Should You Hire a Professional Builder?
You need the right people to make the process as smooth as possible.
You might have the skills to finish out your RV barn home—but it might not be worth the time and effort. Wouldn’t you rather spend time with your grandkids than manage a construction project?
Either way, proper planning is critical. Plan ahead, communicate with your builder and you’ll be able to prevent any random surprises from popping up at the last minute.
Floor Plan Examples
Let’s get into some floor plan ideas!
Here are 2 floor plans of pole barns we recently built for clients in the Midwest.
Scott & Jeanne’s Shome®
- 40’ x 72’ x 16’ building size
- 2 stories
- 40’ x 40’ garage
- 40’ x 32’ lower living quarters
- 40’ x 16’ loft area (unfinished)
- Office space, meeting area, break room
- 1 bathroom, utility space
- Covered patio
- 2 Overhead doors
G & Terri’s Shome® & Man Cave
- 60’ x 112’ x 18’ building size
- 2 stories
- 60’ x 80’ garage
- 30’ x 32’ lower living quarters
- 30’ x 32’ loft area
- 2 bedrooms, 2 bathrooms, closets
- Kitchen, dining area, laundry
- Workroom, 2 storage rooms
- Stone fireplace, loft balcony
- 2 Overhead doors
How Big Should Your RV Garage Be?
There are several things you need to consider when drawing out the plans for your RV garage. Let’s discuss them one-by-one.
The contractor will want some hard numbers from you right off the bat, to give an accurate quote.
Measure Your RV Size
You might already know the full length, width, and height or your RV. Or, you might still be shopping. Here are some average measurements:
- Class C motorhomes range from 21-41 feet in length.
- Class A motorhomes go as long as 45 feet.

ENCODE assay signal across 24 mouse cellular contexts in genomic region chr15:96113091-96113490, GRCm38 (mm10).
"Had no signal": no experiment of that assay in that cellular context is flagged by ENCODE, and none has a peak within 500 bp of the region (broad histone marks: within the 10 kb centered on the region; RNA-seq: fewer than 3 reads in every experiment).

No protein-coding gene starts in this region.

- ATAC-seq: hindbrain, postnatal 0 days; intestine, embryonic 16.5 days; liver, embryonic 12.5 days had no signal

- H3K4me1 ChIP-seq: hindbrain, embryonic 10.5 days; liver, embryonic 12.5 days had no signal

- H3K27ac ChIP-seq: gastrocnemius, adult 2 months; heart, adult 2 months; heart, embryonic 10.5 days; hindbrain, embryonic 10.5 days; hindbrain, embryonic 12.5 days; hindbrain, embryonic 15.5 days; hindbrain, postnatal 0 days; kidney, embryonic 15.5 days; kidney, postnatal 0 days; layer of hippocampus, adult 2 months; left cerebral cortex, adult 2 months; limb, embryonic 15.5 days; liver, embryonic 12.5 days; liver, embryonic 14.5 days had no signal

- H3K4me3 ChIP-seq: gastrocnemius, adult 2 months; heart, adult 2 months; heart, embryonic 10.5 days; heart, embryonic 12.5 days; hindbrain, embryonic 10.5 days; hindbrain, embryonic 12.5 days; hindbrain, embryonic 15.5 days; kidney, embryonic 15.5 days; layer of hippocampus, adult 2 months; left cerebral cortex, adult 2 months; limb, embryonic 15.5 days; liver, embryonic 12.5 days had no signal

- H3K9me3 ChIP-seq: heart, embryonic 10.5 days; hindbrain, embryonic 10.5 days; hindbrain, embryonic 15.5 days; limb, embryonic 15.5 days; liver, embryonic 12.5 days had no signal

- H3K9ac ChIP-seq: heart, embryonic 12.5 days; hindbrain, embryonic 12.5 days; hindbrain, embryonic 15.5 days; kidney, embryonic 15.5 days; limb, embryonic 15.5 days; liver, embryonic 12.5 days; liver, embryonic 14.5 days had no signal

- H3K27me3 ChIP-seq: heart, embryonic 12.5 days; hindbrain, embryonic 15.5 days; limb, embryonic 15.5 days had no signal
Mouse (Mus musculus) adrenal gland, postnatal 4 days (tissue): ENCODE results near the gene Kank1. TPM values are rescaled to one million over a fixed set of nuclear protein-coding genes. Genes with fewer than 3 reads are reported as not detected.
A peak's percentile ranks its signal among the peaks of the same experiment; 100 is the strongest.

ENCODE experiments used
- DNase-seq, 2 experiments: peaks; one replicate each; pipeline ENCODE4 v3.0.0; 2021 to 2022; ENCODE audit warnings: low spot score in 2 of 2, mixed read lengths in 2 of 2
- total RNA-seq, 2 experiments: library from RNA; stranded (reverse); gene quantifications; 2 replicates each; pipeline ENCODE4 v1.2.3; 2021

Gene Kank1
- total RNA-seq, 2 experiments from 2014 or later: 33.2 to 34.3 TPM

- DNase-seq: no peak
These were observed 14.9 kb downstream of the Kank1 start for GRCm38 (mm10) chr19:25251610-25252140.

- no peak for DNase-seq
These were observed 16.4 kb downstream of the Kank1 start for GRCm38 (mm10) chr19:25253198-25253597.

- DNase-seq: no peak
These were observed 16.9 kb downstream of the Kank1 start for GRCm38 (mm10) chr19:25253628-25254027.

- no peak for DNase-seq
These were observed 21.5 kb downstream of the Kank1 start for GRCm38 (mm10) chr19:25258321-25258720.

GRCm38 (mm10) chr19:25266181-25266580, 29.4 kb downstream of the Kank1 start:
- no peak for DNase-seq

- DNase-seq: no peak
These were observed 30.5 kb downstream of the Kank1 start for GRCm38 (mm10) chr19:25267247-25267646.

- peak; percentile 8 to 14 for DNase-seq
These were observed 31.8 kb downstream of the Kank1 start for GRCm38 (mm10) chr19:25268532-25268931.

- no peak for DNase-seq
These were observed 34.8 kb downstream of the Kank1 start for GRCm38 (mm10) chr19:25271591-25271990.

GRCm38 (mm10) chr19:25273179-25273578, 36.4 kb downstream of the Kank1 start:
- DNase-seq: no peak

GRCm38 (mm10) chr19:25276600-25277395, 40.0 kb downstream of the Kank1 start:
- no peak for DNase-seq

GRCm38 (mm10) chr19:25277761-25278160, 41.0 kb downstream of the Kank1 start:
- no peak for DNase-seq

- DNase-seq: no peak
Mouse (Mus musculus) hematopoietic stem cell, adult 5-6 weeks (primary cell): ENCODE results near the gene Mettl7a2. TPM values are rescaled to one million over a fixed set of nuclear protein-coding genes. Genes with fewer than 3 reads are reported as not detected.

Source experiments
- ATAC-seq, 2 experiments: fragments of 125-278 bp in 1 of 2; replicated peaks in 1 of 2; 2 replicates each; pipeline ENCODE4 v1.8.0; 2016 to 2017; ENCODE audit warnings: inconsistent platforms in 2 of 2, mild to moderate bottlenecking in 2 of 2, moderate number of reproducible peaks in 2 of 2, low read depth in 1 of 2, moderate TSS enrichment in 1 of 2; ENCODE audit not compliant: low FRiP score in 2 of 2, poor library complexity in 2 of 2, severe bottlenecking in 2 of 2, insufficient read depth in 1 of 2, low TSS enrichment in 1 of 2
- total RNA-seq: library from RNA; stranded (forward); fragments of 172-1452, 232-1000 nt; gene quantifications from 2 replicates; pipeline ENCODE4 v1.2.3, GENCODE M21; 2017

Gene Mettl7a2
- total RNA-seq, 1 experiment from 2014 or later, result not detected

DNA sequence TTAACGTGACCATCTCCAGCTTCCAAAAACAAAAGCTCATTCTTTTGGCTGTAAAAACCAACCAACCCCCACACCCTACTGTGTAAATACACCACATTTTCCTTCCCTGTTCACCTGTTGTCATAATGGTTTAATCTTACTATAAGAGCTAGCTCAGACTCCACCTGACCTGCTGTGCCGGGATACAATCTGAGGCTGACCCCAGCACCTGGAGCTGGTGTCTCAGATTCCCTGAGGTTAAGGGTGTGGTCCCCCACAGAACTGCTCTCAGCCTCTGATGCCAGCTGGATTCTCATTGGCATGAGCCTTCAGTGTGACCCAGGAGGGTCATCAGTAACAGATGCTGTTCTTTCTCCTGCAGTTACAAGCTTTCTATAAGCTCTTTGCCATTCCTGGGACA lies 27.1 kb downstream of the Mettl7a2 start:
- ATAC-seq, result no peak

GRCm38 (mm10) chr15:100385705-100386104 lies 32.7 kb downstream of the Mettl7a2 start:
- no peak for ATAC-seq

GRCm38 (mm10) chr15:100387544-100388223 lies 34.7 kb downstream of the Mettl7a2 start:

- Class A motorhome is typically 8 feet and 4 inches wide. (12’ with both slides out)
- Maximum height of an RV is 13 feet 6 inches.
Make sure you know your minimum size and don’t forget details like slide-outs, car trailers, and bike racks.
Plan For Your Maintenance & Cleaning
We all know how difficult it is to find a quality RV mechanic. But, what if you had a warm, dry shop to do basic maintenance yourself?
Keep your garage height tall enough to stand and do work on the roof and A/C units. Cleaning, packing, and travel prep just got a whole lot warmer, dryer, and easier!
Consider Resale Value
Resale value is a top priority anytime you’re building a new home.
So, make sure your garage fits RVs larger than yours. The next buyer might have a 45’ Class A. Thirteen feet, six inches is the standard height restriction across the country, so you won’t have to worry about anyone needing a garage taller than yours.
Recommended RV Garage Size
Here is our recommended minimum RV garage size (you can always go much larger):
- Length — 50 feet
- Width — 14 feet
- Height — 20 feet
Important Needs for Your RV Garage
There are a few key things you need to get right in your RV garage. It’s much easier (and cheaper) to build it correctly now than add-on a garage two years from now.
Commercial Grade Overhead Doors
Overhead doors offer the best protection and design options for your home.
The insulation, seal, and weather resistance of an overhead door provide the very best temperature control and moisture prevention for your building. These doors require 2’ of headroom for operation, so you’ll want to include that in your blueprint planning.
Plan for a door this size (minimum): 14 feet (height) x 10-12 feet (wide)
Customizing the look of your pole barn overhead door offers you an opportunity to create a clean and consistent look across your entire property.
- Colors & material textures
- Hardware options
Your overhead door can be the focal point that brings everything together.
Reinforced Concrete Flooring
You need a concrete floor that’s at least 5-6 inches thick, or you’ll see cracks start appearing.
Class A RVs usually weigh 33,000 to 36,00 pounds. Your builder will probably recommend reinforcing the floor with rebar as well—so go with his guidance. Concrete isn’t something easy to replace.